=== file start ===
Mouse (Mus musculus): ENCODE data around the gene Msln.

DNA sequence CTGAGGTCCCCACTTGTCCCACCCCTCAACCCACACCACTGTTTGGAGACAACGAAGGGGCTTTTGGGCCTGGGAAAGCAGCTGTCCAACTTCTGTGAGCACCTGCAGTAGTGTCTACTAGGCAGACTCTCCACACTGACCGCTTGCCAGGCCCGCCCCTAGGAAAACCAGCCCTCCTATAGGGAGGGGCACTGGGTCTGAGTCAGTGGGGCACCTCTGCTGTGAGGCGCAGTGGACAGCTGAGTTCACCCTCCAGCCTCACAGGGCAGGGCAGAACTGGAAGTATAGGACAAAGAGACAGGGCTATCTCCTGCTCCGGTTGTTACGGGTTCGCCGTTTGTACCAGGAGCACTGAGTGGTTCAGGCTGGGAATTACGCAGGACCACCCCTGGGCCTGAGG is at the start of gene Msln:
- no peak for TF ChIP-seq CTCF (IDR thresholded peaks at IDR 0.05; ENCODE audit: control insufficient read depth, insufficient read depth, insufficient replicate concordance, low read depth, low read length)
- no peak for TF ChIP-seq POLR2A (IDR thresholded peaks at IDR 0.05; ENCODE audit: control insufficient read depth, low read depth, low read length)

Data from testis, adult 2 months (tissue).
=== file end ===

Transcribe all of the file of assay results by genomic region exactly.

Mouse (Mus musculus): ENCODE data around the gene Msln.

DNA sequence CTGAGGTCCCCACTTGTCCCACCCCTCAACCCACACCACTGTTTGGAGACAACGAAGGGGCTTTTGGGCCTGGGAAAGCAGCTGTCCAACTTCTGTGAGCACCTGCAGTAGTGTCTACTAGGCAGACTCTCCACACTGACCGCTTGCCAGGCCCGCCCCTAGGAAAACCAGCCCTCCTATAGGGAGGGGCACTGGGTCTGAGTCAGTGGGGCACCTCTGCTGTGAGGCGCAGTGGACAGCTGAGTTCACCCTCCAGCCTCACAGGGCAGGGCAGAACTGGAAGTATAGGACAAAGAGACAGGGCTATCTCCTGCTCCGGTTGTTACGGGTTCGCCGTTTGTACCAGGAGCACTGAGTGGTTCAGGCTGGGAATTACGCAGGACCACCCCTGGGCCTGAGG is at the start of gene Msln:
- no peak for TF ChIP-seq CTCF (IDR thresholded peaks at IDR 0.05; ENCODE audit: control insufficient read depth, insufficient read depth, insufficient replicate concordance, low read depth, low read length)
- no peak for TF ChIP-seq POLR2A (IDR thresholded peaks at IDR 0.05; ENCODE audit: control insufficient read depth, low read depth, low read length)

Data from testis, adult 2 months (tissue).